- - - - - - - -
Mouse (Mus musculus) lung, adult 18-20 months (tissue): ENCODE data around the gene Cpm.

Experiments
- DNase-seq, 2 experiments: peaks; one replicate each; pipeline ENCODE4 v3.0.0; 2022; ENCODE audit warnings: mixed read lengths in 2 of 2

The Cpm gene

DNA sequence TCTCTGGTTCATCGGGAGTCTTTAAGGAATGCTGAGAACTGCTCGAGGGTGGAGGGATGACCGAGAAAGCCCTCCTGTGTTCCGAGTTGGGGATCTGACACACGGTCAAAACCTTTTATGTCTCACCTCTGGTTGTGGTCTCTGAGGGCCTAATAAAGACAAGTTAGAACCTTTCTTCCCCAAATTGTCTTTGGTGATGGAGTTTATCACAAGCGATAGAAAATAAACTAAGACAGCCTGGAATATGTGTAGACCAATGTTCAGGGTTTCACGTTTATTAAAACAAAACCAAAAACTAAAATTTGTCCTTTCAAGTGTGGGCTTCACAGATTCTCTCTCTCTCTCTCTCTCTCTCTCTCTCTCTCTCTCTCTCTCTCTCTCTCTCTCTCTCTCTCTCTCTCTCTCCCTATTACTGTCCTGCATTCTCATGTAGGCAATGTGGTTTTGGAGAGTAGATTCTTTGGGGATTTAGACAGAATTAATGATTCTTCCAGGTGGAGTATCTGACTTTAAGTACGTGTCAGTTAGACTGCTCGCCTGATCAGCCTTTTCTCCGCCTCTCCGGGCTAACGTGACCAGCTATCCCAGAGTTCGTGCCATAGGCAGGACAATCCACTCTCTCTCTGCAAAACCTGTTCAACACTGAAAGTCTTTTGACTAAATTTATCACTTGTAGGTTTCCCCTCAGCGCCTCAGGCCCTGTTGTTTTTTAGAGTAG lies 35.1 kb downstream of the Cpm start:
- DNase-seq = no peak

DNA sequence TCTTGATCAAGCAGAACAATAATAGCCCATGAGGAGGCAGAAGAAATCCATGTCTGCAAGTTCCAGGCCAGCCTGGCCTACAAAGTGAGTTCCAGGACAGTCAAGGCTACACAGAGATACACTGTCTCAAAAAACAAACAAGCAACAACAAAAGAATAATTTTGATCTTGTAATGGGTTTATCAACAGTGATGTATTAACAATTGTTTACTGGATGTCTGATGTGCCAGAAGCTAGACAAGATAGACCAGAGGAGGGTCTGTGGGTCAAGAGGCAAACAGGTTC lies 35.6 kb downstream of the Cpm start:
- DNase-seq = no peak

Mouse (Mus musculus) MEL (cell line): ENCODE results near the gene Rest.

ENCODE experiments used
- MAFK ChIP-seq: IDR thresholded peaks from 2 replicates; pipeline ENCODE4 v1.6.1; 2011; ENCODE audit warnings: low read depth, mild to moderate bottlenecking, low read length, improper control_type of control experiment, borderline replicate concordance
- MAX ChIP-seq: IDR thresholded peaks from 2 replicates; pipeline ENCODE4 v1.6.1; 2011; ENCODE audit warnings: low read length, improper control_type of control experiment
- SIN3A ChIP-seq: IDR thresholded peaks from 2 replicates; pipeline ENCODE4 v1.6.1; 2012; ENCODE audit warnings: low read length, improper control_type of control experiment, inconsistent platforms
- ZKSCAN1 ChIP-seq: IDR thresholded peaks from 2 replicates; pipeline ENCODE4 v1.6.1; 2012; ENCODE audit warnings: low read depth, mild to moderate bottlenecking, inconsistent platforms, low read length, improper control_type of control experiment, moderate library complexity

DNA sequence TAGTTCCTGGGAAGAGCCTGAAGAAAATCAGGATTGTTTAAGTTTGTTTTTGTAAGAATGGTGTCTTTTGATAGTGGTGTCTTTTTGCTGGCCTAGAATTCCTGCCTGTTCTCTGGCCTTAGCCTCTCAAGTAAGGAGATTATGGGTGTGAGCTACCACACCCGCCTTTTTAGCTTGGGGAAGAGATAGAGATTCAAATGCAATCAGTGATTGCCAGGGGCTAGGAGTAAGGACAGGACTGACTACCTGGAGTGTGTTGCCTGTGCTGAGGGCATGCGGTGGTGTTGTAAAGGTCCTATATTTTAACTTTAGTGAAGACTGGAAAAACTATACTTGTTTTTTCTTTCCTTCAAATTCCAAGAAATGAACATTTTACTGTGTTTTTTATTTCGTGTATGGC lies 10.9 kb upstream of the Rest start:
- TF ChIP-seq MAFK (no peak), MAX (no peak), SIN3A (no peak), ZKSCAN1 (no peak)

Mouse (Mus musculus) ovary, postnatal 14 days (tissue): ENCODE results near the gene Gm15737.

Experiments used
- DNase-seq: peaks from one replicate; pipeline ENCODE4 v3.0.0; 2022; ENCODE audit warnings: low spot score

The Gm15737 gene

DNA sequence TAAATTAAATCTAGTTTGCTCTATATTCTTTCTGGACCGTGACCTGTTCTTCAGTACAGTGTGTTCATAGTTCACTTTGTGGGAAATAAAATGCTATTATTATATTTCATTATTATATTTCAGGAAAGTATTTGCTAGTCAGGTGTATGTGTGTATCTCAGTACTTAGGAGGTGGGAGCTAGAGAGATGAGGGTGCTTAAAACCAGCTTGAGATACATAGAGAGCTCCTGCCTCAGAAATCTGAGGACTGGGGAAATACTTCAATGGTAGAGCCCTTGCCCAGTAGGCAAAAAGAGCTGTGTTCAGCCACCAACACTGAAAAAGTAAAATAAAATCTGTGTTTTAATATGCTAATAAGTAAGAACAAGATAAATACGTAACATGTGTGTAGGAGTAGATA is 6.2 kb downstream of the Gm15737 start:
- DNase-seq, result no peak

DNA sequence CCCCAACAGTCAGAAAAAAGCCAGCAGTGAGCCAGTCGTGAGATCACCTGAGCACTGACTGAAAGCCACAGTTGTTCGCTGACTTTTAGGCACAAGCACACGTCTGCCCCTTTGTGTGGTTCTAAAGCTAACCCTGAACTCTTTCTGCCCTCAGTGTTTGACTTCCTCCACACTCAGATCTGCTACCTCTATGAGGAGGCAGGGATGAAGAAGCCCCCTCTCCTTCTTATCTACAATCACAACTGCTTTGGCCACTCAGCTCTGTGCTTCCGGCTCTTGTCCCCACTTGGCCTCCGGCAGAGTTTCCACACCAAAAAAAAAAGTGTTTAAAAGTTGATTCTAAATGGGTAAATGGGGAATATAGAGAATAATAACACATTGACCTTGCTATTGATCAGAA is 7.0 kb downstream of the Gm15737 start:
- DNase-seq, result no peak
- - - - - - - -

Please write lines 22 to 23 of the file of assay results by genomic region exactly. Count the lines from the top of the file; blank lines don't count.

- DNase-seq, result no peak

DNA sequence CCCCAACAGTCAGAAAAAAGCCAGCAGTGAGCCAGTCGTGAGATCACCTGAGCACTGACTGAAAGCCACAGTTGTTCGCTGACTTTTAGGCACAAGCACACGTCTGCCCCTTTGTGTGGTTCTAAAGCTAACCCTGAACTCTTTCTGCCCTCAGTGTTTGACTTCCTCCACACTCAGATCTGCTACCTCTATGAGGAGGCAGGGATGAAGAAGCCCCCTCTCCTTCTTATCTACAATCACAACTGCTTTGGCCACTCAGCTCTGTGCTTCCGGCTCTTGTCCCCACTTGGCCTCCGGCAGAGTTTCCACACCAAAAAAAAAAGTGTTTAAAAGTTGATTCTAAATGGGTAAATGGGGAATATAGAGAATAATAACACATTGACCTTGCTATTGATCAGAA is 7.0 kb downstream of the Gm15737 start: